As noted, survival is our gold standard outcome. Since there are numerous examples of response not translating into a survival advantage, many investigators regard response as a suboptimal surrogate outcome. On the other hand, above we outlined problems with RCCTs with a survival endpoint in unselected patients, response rate in single-agent phase II trials is a highly reliable predictor of eventual regulatory approval (p=0.005) [143], response correlates very strongly with survival for both chemotherapy [44,144] and targeted agents (p<0.0001) [44], and the overwhelming majority of anticancer agents approved by the FDA based on sustained responses (without RCCTs) have withstood the test of time [145]. The available data indicate that if a single agent can induce a reasonable rate of sustained response in pretreated patients from a defined population then it should be approved for use, without the requirement for RCCTs.

The probability of achieving a response with a placebo-equivalent ineffective agent is very low (Table 3). The larger the lesion that one measures, the more precise the measurement, and precision of measurement of even small lesions can be improved by requiring measurement of multiple (e.g., 4 or more) target lesions in a given patient [113]. By reducing drug development costs and by speeding access to effective new therapies, approval of agents based on single-agent phase II data could reduce the costs of marketed agents, greatly increase the number of agents that can be tested using available resources, and improve patient outcomes [4].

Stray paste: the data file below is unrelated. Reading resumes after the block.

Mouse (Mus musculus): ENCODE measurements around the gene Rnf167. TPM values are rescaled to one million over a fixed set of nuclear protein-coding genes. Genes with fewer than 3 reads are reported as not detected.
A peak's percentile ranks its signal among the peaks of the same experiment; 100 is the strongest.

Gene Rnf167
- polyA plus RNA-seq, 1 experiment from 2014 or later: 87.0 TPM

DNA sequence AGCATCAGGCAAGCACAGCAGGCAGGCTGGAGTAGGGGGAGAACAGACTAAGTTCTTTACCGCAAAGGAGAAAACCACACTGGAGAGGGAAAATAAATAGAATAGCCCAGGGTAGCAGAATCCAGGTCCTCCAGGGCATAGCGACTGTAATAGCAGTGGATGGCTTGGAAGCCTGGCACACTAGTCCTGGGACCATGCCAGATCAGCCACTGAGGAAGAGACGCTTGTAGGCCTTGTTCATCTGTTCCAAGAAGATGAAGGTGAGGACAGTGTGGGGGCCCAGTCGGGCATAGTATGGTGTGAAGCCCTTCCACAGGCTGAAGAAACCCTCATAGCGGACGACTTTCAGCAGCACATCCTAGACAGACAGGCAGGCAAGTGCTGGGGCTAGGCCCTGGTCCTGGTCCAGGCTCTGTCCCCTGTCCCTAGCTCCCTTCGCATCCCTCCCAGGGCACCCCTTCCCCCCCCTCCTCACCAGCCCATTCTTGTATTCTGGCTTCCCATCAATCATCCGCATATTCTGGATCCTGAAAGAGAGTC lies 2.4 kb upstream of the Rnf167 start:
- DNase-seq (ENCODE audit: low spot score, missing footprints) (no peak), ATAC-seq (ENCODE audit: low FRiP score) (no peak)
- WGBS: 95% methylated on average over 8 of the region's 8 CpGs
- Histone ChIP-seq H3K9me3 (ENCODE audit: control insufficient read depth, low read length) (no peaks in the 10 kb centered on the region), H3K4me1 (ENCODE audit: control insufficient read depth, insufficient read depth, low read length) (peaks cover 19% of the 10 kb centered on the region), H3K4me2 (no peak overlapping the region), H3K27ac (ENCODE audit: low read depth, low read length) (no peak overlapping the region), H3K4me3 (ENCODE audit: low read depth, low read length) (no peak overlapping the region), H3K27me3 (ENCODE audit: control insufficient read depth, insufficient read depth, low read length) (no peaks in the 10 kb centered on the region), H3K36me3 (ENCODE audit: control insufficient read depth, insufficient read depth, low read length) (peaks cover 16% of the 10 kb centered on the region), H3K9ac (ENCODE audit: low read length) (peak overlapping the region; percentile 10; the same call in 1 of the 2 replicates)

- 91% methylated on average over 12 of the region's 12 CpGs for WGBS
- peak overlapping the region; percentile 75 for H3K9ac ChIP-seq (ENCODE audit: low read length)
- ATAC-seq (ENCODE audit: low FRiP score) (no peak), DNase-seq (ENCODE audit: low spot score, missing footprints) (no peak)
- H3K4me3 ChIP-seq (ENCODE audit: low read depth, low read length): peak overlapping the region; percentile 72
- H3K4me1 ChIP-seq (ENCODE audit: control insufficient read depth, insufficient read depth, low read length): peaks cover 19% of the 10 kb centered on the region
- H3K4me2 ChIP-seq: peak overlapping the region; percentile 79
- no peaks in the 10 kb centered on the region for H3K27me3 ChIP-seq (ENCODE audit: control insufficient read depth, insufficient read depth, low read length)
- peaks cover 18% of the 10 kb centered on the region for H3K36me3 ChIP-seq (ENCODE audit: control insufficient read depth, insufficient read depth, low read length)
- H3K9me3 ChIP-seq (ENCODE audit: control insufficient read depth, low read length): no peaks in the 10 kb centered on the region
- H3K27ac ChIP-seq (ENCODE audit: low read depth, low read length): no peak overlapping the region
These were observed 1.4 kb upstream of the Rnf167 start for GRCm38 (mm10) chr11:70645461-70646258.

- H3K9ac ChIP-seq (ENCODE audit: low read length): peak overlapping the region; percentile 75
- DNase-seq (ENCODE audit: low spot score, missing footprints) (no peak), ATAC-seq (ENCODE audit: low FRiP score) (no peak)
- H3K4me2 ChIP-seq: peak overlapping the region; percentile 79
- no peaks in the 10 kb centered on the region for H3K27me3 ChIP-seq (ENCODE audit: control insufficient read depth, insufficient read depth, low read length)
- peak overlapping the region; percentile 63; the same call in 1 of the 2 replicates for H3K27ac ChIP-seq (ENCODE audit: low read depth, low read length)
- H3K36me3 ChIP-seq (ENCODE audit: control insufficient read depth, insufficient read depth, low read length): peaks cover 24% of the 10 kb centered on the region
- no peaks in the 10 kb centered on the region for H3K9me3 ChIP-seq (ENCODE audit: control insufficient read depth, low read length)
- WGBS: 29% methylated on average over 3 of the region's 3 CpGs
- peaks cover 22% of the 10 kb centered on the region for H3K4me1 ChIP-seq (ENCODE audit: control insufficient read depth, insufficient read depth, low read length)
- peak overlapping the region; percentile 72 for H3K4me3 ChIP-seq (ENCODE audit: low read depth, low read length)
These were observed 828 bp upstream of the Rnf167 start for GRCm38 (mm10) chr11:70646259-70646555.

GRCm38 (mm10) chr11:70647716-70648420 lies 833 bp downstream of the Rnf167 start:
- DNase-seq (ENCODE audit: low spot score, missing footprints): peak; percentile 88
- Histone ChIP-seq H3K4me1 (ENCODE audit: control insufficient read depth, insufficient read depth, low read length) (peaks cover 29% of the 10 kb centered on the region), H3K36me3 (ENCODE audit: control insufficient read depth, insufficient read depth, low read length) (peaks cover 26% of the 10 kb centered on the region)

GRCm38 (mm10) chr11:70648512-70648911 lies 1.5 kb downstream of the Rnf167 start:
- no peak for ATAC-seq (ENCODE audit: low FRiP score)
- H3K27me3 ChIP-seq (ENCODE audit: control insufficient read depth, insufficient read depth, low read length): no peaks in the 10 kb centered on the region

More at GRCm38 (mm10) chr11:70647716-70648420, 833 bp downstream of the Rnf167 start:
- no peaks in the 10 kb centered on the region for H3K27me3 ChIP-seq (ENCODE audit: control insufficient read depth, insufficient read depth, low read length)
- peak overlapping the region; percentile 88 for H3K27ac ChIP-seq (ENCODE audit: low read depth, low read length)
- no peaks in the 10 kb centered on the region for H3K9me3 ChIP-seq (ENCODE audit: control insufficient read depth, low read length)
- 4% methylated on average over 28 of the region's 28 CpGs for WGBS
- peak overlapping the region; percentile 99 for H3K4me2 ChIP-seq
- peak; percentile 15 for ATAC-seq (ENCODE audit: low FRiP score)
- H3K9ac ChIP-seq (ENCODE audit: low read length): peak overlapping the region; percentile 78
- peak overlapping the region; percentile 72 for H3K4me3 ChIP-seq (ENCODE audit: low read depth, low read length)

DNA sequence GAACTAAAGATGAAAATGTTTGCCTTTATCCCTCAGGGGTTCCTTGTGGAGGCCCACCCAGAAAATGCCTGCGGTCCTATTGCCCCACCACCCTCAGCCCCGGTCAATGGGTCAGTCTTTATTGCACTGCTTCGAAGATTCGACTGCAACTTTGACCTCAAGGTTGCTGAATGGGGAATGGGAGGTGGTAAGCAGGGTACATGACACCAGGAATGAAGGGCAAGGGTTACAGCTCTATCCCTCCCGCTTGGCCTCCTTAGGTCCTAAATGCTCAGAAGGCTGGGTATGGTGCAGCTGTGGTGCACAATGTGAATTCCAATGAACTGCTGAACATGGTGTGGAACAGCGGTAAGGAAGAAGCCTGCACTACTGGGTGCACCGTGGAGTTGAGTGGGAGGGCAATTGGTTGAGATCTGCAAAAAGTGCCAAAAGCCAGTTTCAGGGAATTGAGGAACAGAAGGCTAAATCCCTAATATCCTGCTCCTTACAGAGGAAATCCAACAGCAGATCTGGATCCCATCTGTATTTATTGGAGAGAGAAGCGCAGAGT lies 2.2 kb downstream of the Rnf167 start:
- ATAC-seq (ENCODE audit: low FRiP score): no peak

Approach to combining new agents with standard therapies

Chemotherapy combinations are the standard of care as first-line treatment for most malignancies. While the data support single-agent response rates in pretreated patients as a basis for drug approval, combinations are problematic [146,147]. Outcome with a standard regimen may be quite variable. Hence, if one sees a better-than-anticipated outcome when one adds a new agent to a standard regimen, one cannot tell whether this is due to variability in efficacy of the base regimen vs being due to benefit from the new agent. To address this issue, RCCT phase II trials have been proposed as a tool to help select combinations worthy of further assessment [146,147], but in addition to the problems already noted above, RCCTs risk overstating the value of combinations. For example, if drug A hits a target present in 25% of patients and drug B hits a different target present in 20%, then a RCCT comparing A+B to A alone might suggest that the combination is superior, with benefit in 45% of patients. A+B then becomes the new standard of care. However, with A+B, all patients would potentially be receiving one expensive, toxic drug that was not helping them (since patients with target A would not benefit from drug B, and patients with target B would not benefit from drug A), and the 55% of patients with neither target A nor target B would not benefit from either agent. A better strategy would be to define who will benefit from A, who will benefit from B, and to only treat patients with the drug(s) that would be expected to work in them, rather than using a shotgun combination approach.